’20 This line of protest was summed up in Marcel Proust’s Contre Sainte-Beuve. was to shift attention from the creative artist to another self (un autre moi) that appeared not in the published oeuvre but rather in letters. and each of these is nicely represented by a French master of the last century. 2010 .21 In other words he sees the outside but not the inside of the artist. who regarded Sainte-Beuve (as Proust remarked) as a predecessor in the discovery of the scientific method formulated more rigidly by Taine by IGNACIO MAZZOLA on September 20. or reductionism. while the internalist path was followed by capital-C ‘Critics’. the Lundis. ‘the work is everything.01Kelley (bc/d) 5/9/02 10:14 AM Page 6 6 HISTORY OF THE HUMAN SCIENCES 15(2) IV The war between internalism and externalism has left its mark on the study of literary history (historia literaria). this was associated especially with the younger French literary critic and historian Hippolyte Taine. originality and the ‘classical’ status of texts. not merely of philosophers – not merely old-fashioned doxography – so Friedrich Schlegel wanted a history of Literature.18 (‘Recall that Sainte-Beuve was himself the victim of such anec- dotalism as a result of his affair with Victor Hugo’s wife.16 In general the externalist road was taken by historians of litera- ture. was the specialty of the great critic Sainte-Beuve. This externalist impulse also underlay Sainte-Beuve’s monumental study of 17th- century intellectual history. ‘a delicious morsel for the ultra-biographical school.’)19 To literary artists and historians who championed the internalist values of aesthetics this attention to gossip and character seemed a violation of the autonomy of art and the privileges and the genius of the artist.17 In literary history constructivism is of two sorts. said the externalist scholar Irving Babbitt. As Leibniz wanted a history of Philos- ophy. Psychological constructivism. another discipline that emerged in the 17th century. ‘The man is nothing. social gossip. it was’. As for the social version of constructivism. and the perceived ‘character’ inferred from the context of salon culture. What he did in his weekly column. which denounced the critic on the grounds that he ‘sees literature under the category of time’ and follows a method which ‘consists in not separating the man from his work’. opinions and interactions of all the members of the monastery of Port-Royal and by the changing social context.22 Taine’s Downloaded from hhs. ‘Literature is an expression of society’.15 Histories of literature have been divided generally between undiscriminating surveys of authors and books or else critical and opinion- ated studies of capital-L ‘Literature’. who treated questions of aesthetics. Jansen and Pascal but by the lives. not merely a sequence of authors. whether or not this scandal shed light on the literary practice of either. according to the famous aphorism of Bonald. one psychological and the other social.’ Flaubert told George Sand. which was defined not merely by the ideas of Arnauld. For the historians.sagepub. For critics literature is the offspring of individual genius and risks being spoiled by analysis and considerations of climate and context.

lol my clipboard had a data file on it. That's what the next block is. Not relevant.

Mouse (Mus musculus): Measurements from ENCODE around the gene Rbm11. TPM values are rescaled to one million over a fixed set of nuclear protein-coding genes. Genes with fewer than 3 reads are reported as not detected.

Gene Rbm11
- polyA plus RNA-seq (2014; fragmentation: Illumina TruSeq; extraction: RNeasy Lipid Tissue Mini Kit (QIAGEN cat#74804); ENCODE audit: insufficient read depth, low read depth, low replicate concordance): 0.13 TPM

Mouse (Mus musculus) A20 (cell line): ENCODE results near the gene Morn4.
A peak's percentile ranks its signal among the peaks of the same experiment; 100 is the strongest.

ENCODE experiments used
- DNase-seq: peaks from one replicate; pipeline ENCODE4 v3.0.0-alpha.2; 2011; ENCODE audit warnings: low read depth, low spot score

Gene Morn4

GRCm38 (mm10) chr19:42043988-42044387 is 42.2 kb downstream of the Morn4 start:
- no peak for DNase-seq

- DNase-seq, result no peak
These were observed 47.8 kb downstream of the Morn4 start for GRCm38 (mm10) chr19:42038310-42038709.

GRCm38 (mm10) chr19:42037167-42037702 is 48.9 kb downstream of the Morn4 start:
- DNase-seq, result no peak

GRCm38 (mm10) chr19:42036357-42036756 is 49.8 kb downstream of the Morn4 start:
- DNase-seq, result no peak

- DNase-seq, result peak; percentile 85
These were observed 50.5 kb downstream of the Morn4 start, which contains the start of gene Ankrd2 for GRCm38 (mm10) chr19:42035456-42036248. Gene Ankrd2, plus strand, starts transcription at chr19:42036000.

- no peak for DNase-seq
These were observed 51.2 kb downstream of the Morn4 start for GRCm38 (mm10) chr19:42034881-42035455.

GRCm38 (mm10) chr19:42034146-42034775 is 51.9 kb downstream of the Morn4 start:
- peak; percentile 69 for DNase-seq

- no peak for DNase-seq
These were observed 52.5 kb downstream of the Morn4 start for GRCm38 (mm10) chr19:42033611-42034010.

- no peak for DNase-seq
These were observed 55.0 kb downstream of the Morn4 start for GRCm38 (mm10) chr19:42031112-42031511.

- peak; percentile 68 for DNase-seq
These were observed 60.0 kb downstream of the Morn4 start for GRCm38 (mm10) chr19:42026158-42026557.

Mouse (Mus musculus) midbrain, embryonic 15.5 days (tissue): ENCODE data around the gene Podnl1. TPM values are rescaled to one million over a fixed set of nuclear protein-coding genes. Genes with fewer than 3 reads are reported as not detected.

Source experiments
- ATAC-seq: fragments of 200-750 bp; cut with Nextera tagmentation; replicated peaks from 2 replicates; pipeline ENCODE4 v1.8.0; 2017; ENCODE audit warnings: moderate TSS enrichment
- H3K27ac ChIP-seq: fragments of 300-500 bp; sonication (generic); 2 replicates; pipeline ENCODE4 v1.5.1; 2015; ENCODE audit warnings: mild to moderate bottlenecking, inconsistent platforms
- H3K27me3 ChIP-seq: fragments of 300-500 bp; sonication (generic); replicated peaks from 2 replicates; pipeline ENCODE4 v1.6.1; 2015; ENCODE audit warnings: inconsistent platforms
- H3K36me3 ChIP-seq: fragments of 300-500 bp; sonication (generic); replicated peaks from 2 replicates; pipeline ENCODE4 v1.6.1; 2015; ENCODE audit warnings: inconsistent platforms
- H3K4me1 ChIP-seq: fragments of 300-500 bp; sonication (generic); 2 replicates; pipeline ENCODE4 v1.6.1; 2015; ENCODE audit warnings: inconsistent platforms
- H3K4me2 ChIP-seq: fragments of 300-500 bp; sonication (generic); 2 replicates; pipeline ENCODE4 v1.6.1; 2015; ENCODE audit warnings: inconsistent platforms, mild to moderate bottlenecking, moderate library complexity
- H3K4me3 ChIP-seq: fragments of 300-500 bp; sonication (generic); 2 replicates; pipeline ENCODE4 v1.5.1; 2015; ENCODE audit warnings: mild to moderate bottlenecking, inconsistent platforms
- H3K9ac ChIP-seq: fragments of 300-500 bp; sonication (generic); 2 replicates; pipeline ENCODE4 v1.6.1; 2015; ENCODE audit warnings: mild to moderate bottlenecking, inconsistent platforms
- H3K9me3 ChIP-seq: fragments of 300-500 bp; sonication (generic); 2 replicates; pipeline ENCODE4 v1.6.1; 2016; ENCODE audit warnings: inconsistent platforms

com by IGNACIO MAZZOLA on September 20.’ Sainte-Beuve wrote in a critique of Taine’s method.24 How can one distinguish between authors living in the same century and ‘moral climate’? ‘One can indeed show all the relations they have with the time in which they are born and live .29 Downloaded from hhs.23 What Taine seemed to disregard was the large distance between document and artistic work (according to the distinction of Heidegger) – between ‘tra- dition and the individual talent’ (in the phrase of T. S. ‘The masterpiece no longer has any significance except as a historical document’.28 Diverted by biographical details and irrelevant context – ‘Shake- speare’s laundry lists’ was the scornful phrase – some literary critics and historians tended to lose sight of what Wellek and Warren called the ‘intrin- sic study of literature’ and ‘modes of existence of the literary work of art’. Constructivism is associated with another sort of distraction from auth- orial autonomy. ‘but one cannot tell in advance that [the age] will give birth to a particular kind of individual or talent. Eliot). Flaubert complained.01Kelley (bc/d) 5/9/02 10:14 AM Page 7 INTELLECTUAL HISTORY AND CULTURAL HISTORY 7 method was expressed most famously in the contextualist trinity of ‘race. 2010 .27 The notoriously opinionated Leavis demurred. editors and some interpreters to establish. and F. is improved and enriched by such dissemination.26 A classic debate over this issue was staged two generations ago between the Cambridge critic F. pressures of the natural environment. . but once set down the word takes flight among the vulgar and the predisposed. R. For Leavis in any case ‘social’ was an invidious term which should not be allowed to contaminate the high art of Literature. It is the aspiration of philologists. The inside–out conceit conceals another problem of intellectual history. and periods of cultural development. Bateson of Oxford. which relate literary creations to the external dispositions of national character. which goes by the name of contextualism. W. arguing that the idea of placing a poem back into ‘total context’ was nonsense and that ‘social context’ was an illusion arising involuntarily ‘out of one’s personal living’ (inevitably situated in the 20th century). moment. It is only making the best of this hermeneutical predicament to add that meaning. posing as the champion of scholarship and what he called ‘the disci- pline of contextual reading’ (as exemplified by Rosamond Tuve). .sagepub. or to divine. Taine’s ‘fatalism’ was no less objectionable than Sainte-Beuve’s psychologism. To literary artists like Flaubert. and even the original author cannot be trusted to reconstruct the creative moment. milieu’. and such pretensions to scholarship suggested an inability to read poetry and to make the sort of intuitive aesthetic judgments that were the office of the critic. the creative spirit underlying texts (on the analogy of fundamentalist biblical critics). which in any case transcends the meaners and their intentions. For Taine. Why Pascal rather than La Fontaine?’25 These are ques- tions which seem to be ignored by externalist interpretations. and this is the semantic gap between authorial intention and the reception by later readers and critics. speaking as the ‘Responsible Critic’. Leavis.